Crossing Canada

by | May 6, 2012

This post was imported from an old blog I used to have.

Creative Non-Fiction Class

Assignment number three is to write about an event (are you sensing a theme?) and once again I know what I want to tackle. The problem is that the event that I want to write about is big. Huge, really, and I only have 1500 words to tell the story. It would have been smart to choose something else: a birthday, a birth, a wedding, anything, but I really wanted to write about my road trip across Canada with friends. I’m stubborn like that. So I tried. And I was not entirely successful.

Word limitations are good, or at least a necessary evil, but it’s important to choose a topic you can fit into the space provided. I had too much to say, too many pieces I wanted to include, and ultimately, I ended up with a fractured travel journal instead of a cohesive essay about an event. But in the spirit of sharing, I’m still going to post it here. (December 2010)

The Destination:

Cameron Beach, Port Howe, Nova Scotia.  I’ve never lived there, but it’s home.  My Aunt Marilyn and her family have owned land here for a couple of generations, and my parents got a good deal on some property a few years ago.  Now that they’ve retired, mom and dad have built a summer home and relocated from Alberta.  It’s been eleven years since I’ve stepped foot on the muddy red sand, walked for hours on the sandbars when the tide is out, or smelled the seaweed-salty air, but I can recall all of these things perfectly.  When I was young we used to return to Nova Scotia every two to three years to visit family, always spending time at “The Beach,” which, despite its generic title, always means Cameron Beach.  We’d stay with Uncle Clarence and Aunt Marilyn at their log cabin cottage that my uncle built in the early seventies.  Eleven years is a long time to be away from home, and I can’t wait to get back.

The Travelers:

Marsha – That’s me.  I’m 31, a recent graduate of the University of Alberta with a B.A. in English.  I’m using my degree to its full potential, working full-time in a chain restaurant. An upscale burger joint.  One great thing about working in the service industry is that it’s easy to get time off, provided you can live without a paycheck.  My boss has assured me that I’ll be welcomed back when I return in two months.  I’m lucky.  This is a luxury not many people I know can afford.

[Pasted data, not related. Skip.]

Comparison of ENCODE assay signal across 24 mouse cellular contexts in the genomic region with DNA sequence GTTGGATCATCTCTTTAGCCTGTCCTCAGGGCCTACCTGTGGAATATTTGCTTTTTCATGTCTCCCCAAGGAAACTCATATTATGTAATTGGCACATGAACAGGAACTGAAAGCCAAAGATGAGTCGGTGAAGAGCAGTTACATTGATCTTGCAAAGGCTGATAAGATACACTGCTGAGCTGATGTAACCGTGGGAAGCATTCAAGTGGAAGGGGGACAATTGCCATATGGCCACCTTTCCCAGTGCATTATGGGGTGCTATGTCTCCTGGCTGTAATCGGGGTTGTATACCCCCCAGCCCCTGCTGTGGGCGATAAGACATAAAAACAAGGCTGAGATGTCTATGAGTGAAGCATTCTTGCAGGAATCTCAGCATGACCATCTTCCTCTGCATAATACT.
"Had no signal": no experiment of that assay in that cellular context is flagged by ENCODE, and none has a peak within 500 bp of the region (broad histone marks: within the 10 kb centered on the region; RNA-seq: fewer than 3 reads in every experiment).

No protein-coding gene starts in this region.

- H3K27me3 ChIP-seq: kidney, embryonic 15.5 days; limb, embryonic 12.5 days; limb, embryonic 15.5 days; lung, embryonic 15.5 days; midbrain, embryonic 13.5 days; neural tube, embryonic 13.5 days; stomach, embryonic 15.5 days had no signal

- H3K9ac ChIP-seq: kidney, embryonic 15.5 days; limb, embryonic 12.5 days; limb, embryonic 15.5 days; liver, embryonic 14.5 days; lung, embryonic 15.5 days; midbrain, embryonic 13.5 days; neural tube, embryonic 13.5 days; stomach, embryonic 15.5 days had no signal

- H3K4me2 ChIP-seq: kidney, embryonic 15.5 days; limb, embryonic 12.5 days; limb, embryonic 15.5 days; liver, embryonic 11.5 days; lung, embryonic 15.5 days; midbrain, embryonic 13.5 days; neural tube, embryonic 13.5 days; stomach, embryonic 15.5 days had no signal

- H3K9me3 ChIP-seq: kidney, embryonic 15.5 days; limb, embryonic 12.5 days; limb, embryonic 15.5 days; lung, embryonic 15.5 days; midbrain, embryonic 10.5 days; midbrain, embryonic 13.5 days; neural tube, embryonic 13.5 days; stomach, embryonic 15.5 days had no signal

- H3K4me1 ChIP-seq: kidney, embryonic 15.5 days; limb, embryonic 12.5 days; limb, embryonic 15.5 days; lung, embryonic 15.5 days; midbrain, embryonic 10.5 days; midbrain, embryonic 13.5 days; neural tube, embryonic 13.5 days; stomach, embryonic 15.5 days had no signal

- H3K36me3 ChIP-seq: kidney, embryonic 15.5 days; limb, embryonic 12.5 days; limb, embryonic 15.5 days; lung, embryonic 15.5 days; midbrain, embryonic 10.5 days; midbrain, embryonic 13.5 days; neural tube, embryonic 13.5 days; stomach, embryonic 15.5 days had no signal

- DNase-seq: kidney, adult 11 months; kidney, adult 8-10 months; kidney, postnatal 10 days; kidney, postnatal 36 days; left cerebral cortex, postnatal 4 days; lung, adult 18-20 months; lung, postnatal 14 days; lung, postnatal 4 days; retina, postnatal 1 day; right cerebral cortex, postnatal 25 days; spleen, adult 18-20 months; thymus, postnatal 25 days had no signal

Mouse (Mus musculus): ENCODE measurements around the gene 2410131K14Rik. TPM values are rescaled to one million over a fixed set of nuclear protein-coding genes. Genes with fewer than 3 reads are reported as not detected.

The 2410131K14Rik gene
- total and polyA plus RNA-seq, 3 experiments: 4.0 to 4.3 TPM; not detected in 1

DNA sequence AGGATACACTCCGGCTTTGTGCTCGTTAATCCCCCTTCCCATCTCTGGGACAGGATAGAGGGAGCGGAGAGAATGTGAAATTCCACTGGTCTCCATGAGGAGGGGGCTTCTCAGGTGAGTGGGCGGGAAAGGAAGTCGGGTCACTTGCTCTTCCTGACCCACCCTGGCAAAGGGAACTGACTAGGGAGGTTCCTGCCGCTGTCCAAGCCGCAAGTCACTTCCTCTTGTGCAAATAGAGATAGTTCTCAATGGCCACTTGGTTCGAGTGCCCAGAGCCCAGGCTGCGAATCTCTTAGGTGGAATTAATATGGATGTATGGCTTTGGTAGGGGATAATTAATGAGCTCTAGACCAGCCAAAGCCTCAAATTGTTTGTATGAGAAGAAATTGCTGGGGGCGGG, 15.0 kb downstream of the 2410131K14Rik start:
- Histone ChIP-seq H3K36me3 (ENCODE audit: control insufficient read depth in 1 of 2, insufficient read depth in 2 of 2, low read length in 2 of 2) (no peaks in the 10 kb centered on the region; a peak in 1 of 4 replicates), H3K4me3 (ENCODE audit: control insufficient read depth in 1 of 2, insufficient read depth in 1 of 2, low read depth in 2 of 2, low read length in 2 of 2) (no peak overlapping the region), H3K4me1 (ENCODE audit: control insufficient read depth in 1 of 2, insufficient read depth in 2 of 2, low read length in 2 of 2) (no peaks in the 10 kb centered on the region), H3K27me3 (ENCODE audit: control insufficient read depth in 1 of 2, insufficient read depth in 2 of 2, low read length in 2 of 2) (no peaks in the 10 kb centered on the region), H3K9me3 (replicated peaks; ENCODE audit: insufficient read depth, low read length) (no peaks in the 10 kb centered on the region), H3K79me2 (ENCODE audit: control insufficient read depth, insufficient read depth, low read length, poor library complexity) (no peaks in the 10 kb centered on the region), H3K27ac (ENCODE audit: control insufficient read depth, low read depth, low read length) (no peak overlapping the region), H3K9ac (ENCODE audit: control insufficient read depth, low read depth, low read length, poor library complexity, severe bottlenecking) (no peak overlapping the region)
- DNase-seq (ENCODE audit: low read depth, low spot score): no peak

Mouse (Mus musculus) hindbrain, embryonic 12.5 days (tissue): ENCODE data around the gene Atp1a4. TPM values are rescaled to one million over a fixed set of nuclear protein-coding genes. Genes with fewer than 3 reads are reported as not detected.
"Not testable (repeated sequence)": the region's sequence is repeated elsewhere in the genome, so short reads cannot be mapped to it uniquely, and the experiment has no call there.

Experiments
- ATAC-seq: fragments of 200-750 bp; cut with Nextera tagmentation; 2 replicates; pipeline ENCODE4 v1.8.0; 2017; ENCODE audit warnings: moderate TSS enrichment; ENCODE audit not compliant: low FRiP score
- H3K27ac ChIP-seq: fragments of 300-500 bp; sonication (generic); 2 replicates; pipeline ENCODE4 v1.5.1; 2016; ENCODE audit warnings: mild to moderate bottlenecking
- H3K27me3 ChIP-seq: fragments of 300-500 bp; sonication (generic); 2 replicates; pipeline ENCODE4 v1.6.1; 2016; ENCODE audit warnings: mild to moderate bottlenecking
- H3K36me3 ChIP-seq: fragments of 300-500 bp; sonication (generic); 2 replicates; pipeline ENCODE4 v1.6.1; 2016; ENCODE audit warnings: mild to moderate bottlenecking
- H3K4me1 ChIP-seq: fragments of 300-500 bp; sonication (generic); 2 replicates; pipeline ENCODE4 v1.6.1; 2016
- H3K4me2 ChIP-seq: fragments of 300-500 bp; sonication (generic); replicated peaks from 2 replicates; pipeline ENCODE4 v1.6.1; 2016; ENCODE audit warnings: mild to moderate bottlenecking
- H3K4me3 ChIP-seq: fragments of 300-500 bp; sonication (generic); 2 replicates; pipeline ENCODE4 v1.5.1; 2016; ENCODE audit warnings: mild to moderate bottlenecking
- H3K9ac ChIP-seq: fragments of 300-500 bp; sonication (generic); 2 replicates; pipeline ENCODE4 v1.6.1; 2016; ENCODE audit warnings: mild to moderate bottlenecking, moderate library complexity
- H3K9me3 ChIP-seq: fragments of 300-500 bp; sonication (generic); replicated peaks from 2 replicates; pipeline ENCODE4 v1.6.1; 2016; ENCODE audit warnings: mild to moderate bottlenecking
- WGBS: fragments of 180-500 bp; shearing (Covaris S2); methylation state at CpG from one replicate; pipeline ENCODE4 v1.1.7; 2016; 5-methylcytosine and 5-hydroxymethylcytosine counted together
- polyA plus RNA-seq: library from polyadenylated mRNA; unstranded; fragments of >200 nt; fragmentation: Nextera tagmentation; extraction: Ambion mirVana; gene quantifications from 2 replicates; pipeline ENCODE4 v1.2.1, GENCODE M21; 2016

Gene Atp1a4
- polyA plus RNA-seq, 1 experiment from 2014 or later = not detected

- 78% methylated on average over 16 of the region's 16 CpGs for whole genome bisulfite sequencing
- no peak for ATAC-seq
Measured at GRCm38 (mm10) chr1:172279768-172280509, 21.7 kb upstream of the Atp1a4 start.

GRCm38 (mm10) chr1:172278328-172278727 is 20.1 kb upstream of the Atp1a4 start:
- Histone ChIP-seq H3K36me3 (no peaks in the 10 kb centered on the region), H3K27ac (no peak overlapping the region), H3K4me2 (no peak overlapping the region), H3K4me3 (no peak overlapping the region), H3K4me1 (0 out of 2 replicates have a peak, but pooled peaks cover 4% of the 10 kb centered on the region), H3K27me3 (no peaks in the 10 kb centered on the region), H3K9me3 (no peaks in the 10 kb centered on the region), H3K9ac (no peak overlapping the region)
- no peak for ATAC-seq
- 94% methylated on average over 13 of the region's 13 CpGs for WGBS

Dan – My boyfriend.  He’s 23 and a current English undergrad.  He’s the moody, artistic type that I find so attractive.  After being “just friends” (occasionally with benefits) for a couple of years, last summer we decided to try being a couple: so far, so good.  Dan also works at a restaurant, although his attitude is more negative than mine.  He’s quitting his job to go on this trip, and planning to spend the entire two months with me.
Wade – My roommate and close friend.  He’s 23, and he graduated with a slightly more employable B.Ed.  Wade is from Northern B.C. and he returned there after graduating to work for the local school board.  It turns out that Fort St. John doesn’t have much to offer an attractive and intelligent gay man.  In less than two years Wade returned to Edmonton, moved in with me, and got a job as an instructor with a private company.  He hasn’t been there long, but he’s still managed to get a full two-week vacation.  I’m thrilled that he’s spending it with me.
Andrea – A friend.  26 years old with a B.Ed. and working as an employment counselor.  She’s banked three weeks of vacation time and is going to spend an extra week in the Maritimes with Dan and I after Wade heads home.  Andrea is our glue.  She’s five years younger than me, but she’s the mother of the group.  Andrea is also our social convener.  She’s the one who plans and organizes the activities and events that have kept the four of us close when life outside of school could have caused us to drift apart.   In fact, it’s Andrea who pulled this whole trip together.

The Vehicle:

1990 Cadillac Seville: white with navy blue interior and leather seats.  If you have to drive a car on your cross-country road trip, you want a roomy and comfortable luxury vehicle like Caddy.  She actually belongs to my parents, but when they moved from Alberta to Nova Scotia they took their Ford diesel truck and left the Cadillac in my care.  It was a win-win situation.  They could make their road trip together in one vehicle, Caddy got to spend the winter months in my heated underground parkade, and I got to drive her.  Of course, mom and dad eventually wanted their car back.   My dad’s proposal was simple: I drive Caddy to Nova Scotia, and they pay for the gas.  It was an offer I couldn’t refuse, and the 2006 Crossing Canada Road Trip was born.

The Trip:

Approximately 5500 Kilometers.  Our goal is to do it in twelve days.  We don’t want to rush, but Wade would like to spend a couple of days in Nova Scotia before his flight from Halifax takes him back to work.  We arm ourselves with dozens of maps and tour books from the AMA.  The plan is to stay in Canada the entire way, and not cheat by crossing the border.  Over a couple of bottles of red, we make a rough plan of our route, discussing where we want to go, what we want to see, and where we will likely spend our nights.  Friends and relatives are contacted about spare bedrooms and floor space.  When a hotel is necessary, all four of us will stay in one room.  Dan and I get one bed, and Wade and Andrea will share the other.  We giggle over hotel espionage: only two of us will enter the lobby to book the room, that way we never have to pay for two extra people!  Andrea would like to make hotel reservations in advance, but she is vetoed.  Although we’ve discussed possible destinations and tourism possibilities, Dan has insisted we don’t make any concrete plans, and keep the journey open to the possibility of spontaneous adventures.